Apple recipes/ preservation?

Megan Venturella
Megan Venturella Posts: 678 ✭✭✭✭

I bought half a bushel of eating apples and half a bushel of cooking apples. I thought I might try canning apple pie filling, making my own apple cider vinegar, and canning applesauce.

I’ve made dried apples before but my family eats it as quickly as I dry it, so I probably won’t bother. I also tried Persian apple preserves one year. Those were very good

Any other suggestions? Is there anything you make that you love that I’m missing?

Thanks!

Comments

  • VermontCathy
    VermontCathy Posts: 1,980 ✭✭✭✭✭

    There are so many things you can do with apples. Some are main-course items, some are more of a sweet snack.

    I made apple jelly, apple pie, apple cake, applesauce, and apple turnovers this year. Most years I make apple butter, too, but I had a shortage of the larger apples that work better for apple butter, so I skipped that.

    I've often made apple dumplings for potluck dinners around the fall/winter holidays, but the last few years those potlucks have not been happening, so I skipped that this year too.

    You can also can or freeze apple pie filling, but I find I never do that. I just bake the whole pie and freeze it.

  • Torey
    Torey Posts: 5,624 admin

    I make a sauce for pork chops.

    After frying the chops, I add apple slices to the pan and let them cook for a couple of minutes. Then about 1 - 1.5 cups of apple cider goes in. When that has reduced by at least half, stir in about 1 cup of heavy cream and boil until reduced and as thick and "saucy" as you like. A pinch of cinnamon is a good addition.

  • Monek Marie
    Monek Marie Posts: 3,537 ✭✭✭✭✭
    edited October 2022

    DUTCH APPLE BREAD


    Apple Bread made from scratch with butter, sugar & plenty of fresh apples. Topped with a cinnamon Streusel & drizzled with warm vanilla glaze, it’s amazing.

    Ingredients:

    1/2 cup softened butter

    1 cup granulated sugar

    2 eggs

    1/2 cup milk

    1 tsp vanilla extract

    2 cups all-purpose flour

    1/2 tsp salt

    1 tsp baking powder

    1 1/2 cups diced peeled a green apple

    1/2 cup chopped walnuts or pecans

    Topping:

    5 TBSP cold butter

    1/3 cup flour

    2 TBSP granulated sugar

    2 TBSP brown sugar

    2 tsp ground cinnamon

    Vanilla Glaze: Whisk all ingredients together until smooth. Set aside.

    1 TBSP melted butter

    1/2 cup powdered sugar

    1 TBSP milk

    1/4 tsp vanilla extract

    Instructions:

    Preheat oven to 350 degrees F. Line a bread pan with parchment paper or spray with non-stick cooking spray.

    Cream butter and sugar in a mixing bowl. Add in eggs, milk, and vanilla and stir to incorporate. Mix in flour, salt, and baking powder. Fold in apples and nuts. Transfer mixture to prepared baking pan.

    For topping, combine all ingredients and mix with a fork or pastry mixer until crumbly. Sprinkle over batter in pan.

    Bake for 55-60 minutes, until toothpick inserted in bread, comes out clean. (Internal temperature of bread will be 200 degrees F when fully cooked.) Let cool. Remove from pan and drizzle top with vanilla glaze. Slice and serve. Store leftovers in an airtight container.

  • marjstratton
    marjstratton Posts: 1,132 ✭✭✭✭

    So disappointed in my apple harvest this year. We have only a handful of apples this year, not even enough for much fresh eating. Last year was very different. We had apples galore. I dried them, made apple sauce, made apple butter.... So much more. Well, maybe next year I'll have a better apple year.

  • jowitt.europe
    jowitt.europe Posts: 1,447 admin

    @Megan Venturella I dry apples. My grandchildren eat a lot at the beginning, but then they have enough and I can store some for a winter snack. When I have too many apples I make apple cheese. I also make all kinds of jams mixing apples with different berries, plums. And I make lots of Apfelstrudels. And lots of apple vinegar as I use it as a softener for washing linen and clothes. I also use it for cleaning, thus all apple rests go into production of vinegar.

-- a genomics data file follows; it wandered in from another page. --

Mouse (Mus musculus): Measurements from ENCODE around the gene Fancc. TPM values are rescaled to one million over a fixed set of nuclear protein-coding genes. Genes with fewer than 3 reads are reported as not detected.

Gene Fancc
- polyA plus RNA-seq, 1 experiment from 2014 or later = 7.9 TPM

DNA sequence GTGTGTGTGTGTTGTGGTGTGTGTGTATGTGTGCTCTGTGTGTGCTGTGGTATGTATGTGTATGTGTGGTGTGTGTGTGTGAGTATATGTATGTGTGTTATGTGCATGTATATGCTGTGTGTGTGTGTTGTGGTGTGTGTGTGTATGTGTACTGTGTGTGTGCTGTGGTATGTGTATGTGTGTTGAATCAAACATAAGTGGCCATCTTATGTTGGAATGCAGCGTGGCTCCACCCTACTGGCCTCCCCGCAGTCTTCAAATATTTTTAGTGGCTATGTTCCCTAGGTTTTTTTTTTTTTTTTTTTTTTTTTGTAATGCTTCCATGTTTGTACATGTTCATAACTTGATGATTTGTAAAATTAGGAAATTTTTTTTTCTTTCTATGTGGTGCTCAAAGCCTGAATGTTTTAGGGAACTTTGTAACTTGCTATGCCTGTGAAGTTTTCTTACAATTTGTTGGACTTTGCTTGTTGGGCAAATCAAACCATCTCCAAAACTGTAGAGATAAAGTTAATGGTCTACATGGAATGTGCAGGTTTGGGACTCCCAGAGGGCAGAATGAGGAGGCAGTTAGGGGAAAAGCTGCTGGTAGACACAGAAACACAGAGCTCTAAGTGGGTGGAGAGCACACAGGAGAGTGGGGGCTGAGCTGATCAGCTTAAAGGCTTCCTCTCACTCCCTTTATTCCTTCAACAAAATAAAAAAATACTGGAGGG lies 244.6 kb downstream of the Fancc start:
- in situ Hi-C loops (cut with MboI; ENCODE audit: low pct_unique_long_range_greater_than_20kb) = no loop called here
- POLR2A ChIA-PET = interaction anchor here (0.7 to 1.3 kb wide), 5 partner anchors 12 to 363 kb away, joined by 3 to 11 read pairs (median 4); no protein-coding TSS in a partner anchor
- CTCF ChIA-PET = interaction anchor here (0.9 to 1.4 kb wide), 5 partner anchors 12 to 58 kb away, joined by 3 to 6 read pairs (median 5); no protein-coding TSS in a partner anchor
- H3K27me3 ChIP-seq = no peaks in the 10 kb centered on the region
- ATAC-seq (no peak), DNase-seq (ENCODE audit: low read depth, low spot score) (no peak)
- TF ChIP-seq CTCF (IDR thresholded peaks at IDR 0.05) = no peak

@Monek Marie you gave a new idea for Dutch apple bread. Thank you.

  • water2world
    water2world Posts: 1,155 ✭✭✭✭

    @Megan Venturella This post and the replies have made me hungry!! Some great ideas and recipes! The only different thing I have done was to add apple slices and a little cinnamon to a crockpot of steel cut oats cooking.

  • Megan Venturella
    Megan Venturella Posts: 678 ✭✭✭✭

    @water2world Good idea! Thanks!

  • Megan Venturella
    Megan Venturella Posts: 678 ✭✭✭✭

    So far I made an apple clafoutis (it’s supposed to be made with cherries) and loads of apple pie. I thought I was going to try new and fabulous things, but the apple pie is just so good! I guess that’s why it’s a classic.

  • JennyT Upstate South Carolina
    JennyT Upstate South Carolina Posts: 1,273 ✭✭✭✭✭

    @Monek Marie That dutch apple bread sounds amazing! I'll have to be sure to print this recipe and make it on my next baking day.😁

  • VermontCathy
    VermontCathy Posts: 1,980 ✭✭✭✭✭

    @marjstratton I have found that we seldom if ever get 2 really good apple years in a row. A large bumper crop of fruit seems to drain the trees so much that they need a year off to recover.

    I've heard that you can avoid this if you pick off blossoms or small fruits early to keep the crop smaller, but I've not been willing to do this.

    We pruned back some unwanted, hard to reach apple branches this spring in the hope that more apples would form on new branches in better locations, but it didn't work, at least not the first season following the pruning.

    Be very careful about pruning your most productive branches. The apples that would have formed on that branch won't necessarily form elsewhere on the tree.

  • LaurieLovesLearning
    LaurieLovesLearning Posts: 7,506 admin

    Hmm. Here I am eating apple crisp. 😄 It's a favorite here. We make a sweetened, cornstarch thickened sauce, pour it over the apples & top with oatmeal, brown sugar & butter, then bake. I much prefer it over an Apple Betty.